The Australian surfwear industry is in crisis - and has been for a few years. So, what's behind the demise of Billabong, Rip Curl and the likes? And is there a new swell on the horizon, asks Carolin Severin.

It all began in 1914, when Hawaiian Olympic champion, Duke Kahanamoku, was invited to make a surfboard riding exhibition in Australia. He shaped a surfboard out of a solid piece of Queensland Sugar Pine, and took to the water. The popularity of surfing in Australia went on the rise that day, till the sport became synonymous with the Fifth Continent.

The late 1960s and early 1970s saw a surge in people taking up the surfing hobby. Those days also saw the launch of surfwear brands such as Billabong, Quicksilver and Rip Curl. Made by surfers for surfers, often by hand on the kitchen table, or in the garage, the board shorts and shirts had a unique relaxed aesthetic to them that was tailored exactly to the lifestyle of surfers.

And it had its appeal for a wider audience: wearing an item by a hot surfing brand meant one could almost feel the ocean spray and instantly had an air of the outlaw mystique that surfers seemed to be surrounded with. Surfwear became big business, not only in Australia, but also in Europe and the US, where brands such as Quicksilver eventually moved to.

But after the happy days, or rather happy years, during which everyone seemed satisfied - companies and retailers making money, customers loving the fashion, and surfers profiting from sponsorship deals and cash injections of the industry - a few years into the new millennium things went into a trough. For the new breed of surfers, their fathers gear didn't seem so appealing, and long gone were the days when surfwear was made by surfers for surfers. The industry was out of touch with the new generation. With board shorts available on every street corner by a multitude of labels and generic chains, surfwear suddenly was the opposite of cool.

In addition, the global financial crisis hit the circuit, and the previous acquisition of other youth brands as well as retail chains posed immense problems for companies such as Billabong. Suddenly the brands weren't making big money - they were in fact losing big money. Quicksilver had to write off quarterly losses of US$ 32 million in 2013, and they were not the only ones; with an annual loss of US$ 773 million, the brand Billabong became effectively worthless.


After being refinanced, Billabong is now trying to get back on the board. Billabong CEO Neil Fiske says: "A year into our turnaround, it's encouraging to see the Group return to profitability for the first time in three years. There remains, though, significant operational reform that needs to be undertaken. Where our effort is being concentrated, we are seeing positive signs of brand growth and improved margins." Competitor Rip Curl seems to be following the same course after a major restructure. In his report to shareholders, Chairman Brian Singer said the fiscal 2014 result was in line with the management's expectations, with strong performances from its overseas operations stretching from the Atlantic to the Pacific oceans driving profitability.

A renewed interest in classic brands could also be felt with US company Saban Brands acquiring cult Australian label Mambo earlier this year. The once iconic label with its irreverent humour, defined by artists such as Reg Mombassa, failed, like many others, to keep up with consumer tastes. But celebrating its 30th anniversary this year and under new ownership, the brand is reclaiming its mojo.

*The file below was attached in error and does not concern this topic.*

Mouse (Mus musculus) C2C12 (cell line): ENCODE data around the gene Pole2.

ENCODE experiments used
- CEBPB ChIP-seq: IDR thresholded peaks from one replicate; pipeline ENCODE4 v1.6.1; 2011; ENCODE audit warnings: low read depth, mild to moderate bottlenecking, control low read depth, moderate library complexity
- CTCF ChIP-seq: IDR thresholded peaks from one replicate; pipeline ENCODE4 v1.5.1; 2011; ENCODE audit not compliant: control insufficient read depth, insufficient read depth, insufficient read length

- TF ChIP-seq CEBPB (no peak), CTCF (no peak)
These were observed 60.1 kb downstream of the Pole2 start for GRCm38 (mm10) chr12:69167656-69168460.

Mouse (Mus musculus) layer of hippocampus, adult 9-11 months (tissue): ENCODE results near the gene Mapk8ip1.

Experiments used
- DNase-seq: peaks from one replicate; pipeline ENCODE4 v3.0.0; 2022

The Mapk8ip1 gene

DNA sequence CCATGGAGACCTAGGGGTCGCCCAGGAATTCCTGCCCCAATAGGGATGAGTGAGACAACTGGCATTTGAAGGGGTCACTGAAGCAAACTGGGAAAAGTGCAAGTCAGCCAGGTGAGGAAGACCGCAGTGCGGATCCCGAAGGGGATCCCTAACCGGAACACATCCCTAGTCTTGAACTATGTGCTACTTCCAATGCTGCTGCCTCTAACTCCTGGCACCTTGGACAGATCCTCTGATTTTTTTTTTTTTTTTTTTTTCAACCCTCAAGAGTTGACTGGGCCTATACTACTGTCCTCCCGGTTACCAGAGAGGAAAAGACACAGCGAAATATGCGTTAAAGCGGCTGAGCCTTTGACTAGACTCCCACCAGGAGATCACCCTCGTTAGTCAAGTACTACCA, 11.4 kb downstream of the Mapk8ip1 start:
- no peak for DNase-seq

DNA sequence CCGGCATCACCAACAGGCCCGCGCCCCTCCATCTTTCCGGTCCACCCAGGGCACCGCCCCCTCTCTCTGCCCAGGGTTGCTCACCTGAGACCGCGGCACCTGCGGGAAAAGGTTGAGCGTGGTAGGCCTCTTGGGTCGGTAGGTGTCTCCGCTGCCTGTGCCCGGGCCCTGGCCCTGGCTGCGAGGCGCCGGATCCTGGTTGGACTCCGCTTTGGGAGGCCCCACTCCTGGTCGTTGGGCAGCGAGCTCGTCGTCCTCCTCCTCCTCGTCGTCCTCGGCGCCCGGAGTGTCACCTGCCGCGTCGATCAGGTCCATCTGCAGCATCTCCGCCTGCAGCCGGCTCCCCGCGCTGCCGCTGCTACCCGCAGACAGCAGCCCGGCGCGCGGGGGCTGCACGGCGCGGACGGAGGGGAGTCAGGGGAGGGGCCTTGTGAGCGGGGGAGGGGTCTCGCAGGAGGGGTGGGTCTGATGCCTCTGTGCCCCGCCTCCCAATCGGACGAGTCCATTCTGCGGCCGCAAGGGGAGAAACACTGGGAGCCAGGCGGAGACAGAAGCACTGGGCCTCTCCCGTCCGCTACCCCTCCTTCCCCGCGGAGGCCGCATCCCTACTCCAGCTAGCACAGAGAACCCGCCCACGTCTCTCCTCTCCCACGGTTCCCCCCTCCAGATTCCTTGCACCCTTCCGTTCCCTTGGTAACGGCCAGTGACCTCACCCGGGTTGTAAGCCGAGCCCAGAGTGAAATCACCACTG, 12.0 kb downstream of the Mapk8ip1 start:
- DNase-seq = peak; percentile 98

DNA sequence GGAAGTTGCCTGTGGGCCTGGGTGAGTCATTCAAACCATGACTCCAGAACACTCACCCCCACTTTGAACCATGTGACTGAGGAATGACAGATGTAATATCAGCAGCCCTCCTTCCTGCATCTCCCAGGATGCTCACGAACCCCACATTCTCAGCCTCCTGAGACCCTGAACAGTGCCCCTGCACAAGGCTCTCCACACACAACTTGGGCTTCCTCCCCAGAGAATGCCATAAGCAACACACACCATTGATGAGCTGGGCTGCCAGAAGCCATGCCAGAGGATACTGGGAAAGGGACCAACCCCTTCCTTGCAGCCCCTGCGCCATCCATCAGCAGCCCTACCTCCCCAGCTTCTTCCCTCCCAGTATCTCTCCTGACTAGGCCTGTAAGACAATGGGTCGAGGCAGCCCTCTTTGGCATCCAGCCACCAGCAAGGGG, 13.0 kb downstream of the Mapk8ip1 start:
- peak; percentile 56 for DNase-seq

One key is the connection to the young clientele. It is only now that some brands are starting to realise that communications on social media and other platforms need not only to be up-to-date, but absolutely innovative to be appealing for the desired target-group.

Fiske says: "We have historically underinvested in direct-to-consumer platforms for our brands. Regaining full ownership of our e-commerce sites allows us to implement a true omni-channel platform that will create a seamless and superior experience anywhere our consumers choose to shop. In building those platforms, our approach is to build it once, build it right, and leverage our global scale to lower costs while improving functionality."

Revamping the virtual spaces goes hand in hand with a renewed sense of the importance of unique design. For Mambo this means building on the heritage of the brand, and making it relevant for the future. Or as Angus Kingsmill, managing director of Saban Brands Australia, puts it: "We will be pulling in more global artists, but the designs themselves will stay true to the Mambo DNA and continue to be loud and irreverent. In concert with our partners we are pushing harder than ever for greater innovation to better reflect the uniquely cool nature of Mambo."

Refocusing on authentic surf culture on the one hand and identifying areas of growth on the other is certainly high on the agenda of brand managers. Billabong and Mambo, for example, have identified substantial potential in the area of women's surfing while others such as Rip Curl eye Indonesia and South America in terms of market opportunities.

As the surfwear giants had to learn the hard way, bigger is not always better. But it seems there are a few fun waves to ride in the immediate future and who knows, maybe there is another big swell on the horizon - a renewed interest in surfwear which is fresh, less uniform, and has an air of the irresistible surfing lifestyle.